Bud Kennedy

July 19, 2014

Granger set with border plan, but is the House ready for it?

The Fort Worth Republican says her working group will call for streamlining immigration courts and sending the National Guard to help border agents.

As a leader on national defense policy and also a parent and grandparent, U.S. Rep. Kay Granger was the perfect Texas Republican to take on the challenge of dealing with 58,000 legally protected children arriving alone at the border.

When we interviewed the Fort Worth Republican on Friday for the Sunday Inside Texas Politics on WFAA/Channel 8, she was ready with answers.

By day’s end, we were left with more questions.

Like everything around the Central American children and their eventual U.S. departure or acceptance under a 2008 law meant to help exploitation victims, the House Republican policy proposal has grown more complicated.

Granger, chairwoman of a seven-member House working group for Speaker John Boehner, said early Friday that the House policy response was ready to release.

She laid it out for WFAA in an interview to be broadcast Sunday at 9 a.m.

For example, she said the plan calls for sending the National Guard to help Border Patrol agents, and for returning most children as quickly as their home countries are ready.

She also said Dallas County and other sites shouldn’t try to house children in abandoned buildings, and cited a federal contract rate of $250 to $500 per day per child — or a total of $60 million in federal money for Dallas.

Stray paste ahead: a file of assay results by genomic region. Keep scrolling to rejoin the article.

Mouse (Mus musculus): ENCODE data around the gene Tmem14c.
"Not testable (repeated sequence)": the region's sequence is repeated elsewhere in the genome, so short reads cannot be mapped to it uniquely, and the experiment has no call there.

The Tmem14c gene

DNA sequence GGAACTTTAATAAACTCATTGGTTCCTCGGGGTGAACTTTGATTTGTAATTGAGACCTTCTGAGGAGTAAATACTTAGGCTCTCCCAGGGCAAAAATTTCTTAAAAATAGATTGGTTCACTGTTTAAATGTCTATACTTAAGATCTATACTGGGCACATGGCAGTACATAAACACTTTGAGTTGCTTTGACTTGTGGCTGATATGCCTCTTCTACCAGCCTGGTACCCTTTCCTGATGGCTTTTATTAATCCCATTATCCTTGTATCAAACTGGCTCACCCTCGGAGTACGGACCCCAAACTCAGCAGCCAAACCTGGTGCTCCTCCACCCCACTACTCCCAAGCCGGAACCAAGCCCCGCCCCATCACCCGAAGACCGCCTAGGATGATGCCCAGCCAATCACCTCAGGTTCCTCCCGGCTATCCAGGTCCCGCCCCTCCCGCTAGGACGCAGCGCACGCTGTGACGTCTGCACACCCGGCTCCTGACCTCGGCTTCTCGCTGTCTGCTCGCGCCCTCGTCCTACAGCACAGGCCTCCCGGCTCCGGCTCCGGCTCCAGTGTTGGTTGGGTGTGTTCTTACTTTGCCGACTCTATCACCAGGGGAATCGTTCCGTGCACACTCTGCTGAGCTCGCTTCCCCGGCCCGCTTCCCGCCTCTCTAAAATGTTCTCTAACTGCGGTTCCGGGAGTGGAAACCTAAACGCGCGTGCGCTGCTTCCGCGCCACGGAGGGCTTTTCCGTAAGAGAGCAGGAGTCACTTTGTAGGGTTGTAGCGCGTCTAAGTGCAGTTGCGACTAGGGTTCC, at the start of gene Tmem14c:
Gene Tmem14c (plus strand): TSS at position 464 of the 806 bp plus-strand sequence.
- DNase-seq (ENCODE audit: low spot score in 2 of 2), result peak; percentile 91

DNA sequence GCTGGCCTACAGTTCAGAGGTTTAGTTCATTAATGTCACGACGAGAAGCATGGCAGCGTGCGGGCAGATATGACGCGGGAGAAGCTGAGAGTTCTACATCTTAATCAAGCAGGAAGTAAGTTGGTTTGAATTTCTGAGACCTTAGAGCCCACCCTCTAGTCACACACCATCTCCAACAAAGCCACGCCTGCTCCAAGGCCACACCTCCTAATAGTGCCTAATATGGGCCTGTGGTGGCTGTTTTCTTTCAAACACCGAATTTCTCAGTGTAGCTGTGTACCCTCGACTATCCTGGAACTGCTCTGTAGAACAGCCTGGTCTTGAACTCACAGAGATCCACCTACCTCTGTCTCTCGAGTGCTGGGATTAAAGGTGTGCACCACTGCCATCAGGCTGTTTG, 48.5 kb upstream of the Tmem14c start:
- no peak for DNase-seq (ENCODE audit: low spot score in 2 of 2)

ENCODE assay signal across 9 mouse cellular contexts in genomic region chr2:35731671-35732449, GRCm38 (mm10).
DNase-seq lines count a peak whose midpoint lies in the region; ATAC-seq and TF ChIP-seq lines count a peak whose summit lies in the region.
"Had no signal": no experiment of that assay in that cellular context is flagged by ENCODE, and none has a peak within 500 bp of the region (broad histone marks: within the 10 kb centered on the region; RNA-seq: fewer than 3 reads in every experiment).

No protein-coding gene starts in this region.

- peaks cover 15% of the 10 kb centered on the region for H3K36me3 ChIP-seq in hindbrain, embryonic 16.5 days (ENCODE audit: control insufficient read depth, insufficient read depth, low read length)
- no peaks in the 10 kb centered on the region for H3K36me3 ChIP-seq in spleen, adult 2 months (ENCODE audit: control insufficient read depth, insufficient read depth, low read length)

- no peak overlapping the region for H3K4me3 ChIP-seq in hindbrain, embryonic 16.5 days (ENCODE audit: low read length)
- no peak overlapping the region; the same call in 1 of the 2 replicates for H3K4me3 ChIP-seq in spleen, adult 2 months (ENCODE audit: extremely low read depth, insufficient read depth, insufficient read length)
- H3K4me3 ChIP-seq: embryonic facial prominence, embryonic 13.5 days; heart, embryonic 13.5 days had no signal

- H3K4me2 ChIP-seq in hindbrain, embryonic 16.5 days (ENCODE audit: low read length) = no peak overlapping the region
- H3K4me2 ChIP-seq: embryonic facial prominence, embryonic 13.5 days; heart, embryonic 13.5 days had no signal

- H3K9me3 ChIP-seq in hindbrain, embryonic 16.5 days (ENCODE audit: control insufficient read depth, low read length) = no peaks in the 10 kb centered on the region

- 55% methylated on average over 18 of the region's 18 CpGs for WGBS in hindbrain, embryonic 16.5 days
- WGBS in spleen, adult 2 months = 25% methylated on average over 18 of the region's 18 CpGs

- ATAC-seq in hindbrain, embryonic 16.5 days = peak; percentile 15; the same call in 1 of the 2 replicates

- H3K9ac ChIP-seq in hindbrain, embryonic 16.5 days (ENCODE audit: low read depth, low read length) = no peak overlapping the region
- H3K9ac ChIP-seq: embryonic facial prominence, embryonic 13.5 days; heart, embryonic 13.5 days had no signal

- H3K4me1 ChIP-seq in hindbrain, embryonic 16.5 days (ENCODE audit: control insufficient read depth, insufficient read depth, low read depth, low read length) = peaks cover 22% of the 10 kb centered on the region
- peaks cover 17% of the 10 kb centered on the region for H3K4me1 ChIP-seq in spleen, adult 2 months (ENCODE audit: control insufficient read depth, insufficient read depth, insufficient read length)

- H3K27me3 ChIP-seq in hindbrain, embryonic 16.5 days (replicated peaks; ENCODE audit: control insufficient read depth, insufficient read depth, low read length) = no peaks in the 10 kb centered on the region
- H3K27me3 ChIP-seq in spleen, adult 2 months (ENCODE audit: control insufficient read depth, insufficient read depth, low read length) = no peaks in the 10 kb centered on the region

But by day’s end, House Republicans had yet to release the group’s plan.

In a statement reported on Politico.com, Granger said the working group made “extraordinary progress” and will present “sensible, humane and tough” recommendations.

She has consistently called the children’s arrival a “humanitarian and national security crisis,” not a decision on immigration reform.

After visiting with elected officials in Guatemala and Honduras, she emphasizes both sending the children home quickly and supporting those countries’ efforts to keep them home.

In the statement to Politico, she said her priority is to stop women and children from making the “horrific trip” and to send children unqualified to stay back to their homeland in a “swift and humane way.”

Some children are eligible to stay based on the 2008 law accepting children who have been victims of abuse, violence, sex trafficking or labor exploitation. The way that law is written, it grants Central American children an often-delayed civil hearing in immigration court and accepts them more freely than children from Mexico.

The hearings can take up to five years.

(Don’t like the law or system? What part of legal don’t you understand?)

“Accelerate this process,” she said, calling for more judges: “Same process, but not taking five years.”

In a separate interview on KXAS/Channel 5, Granger said even more strongly that abandoned Dallas County schools are not the right place to house children.

“I don’t think a school is set up to be a shelter or home for a child,” she said, according to The Dallas Morning News.

(That seems to leave room for housing children at Catholic Charities Fort Worth and other residential facilities, particularly those already serving other refugees.)

On both TV stations and the Fox News Channel, she repeated that “we’re sending the children back.”

But it all takes time.

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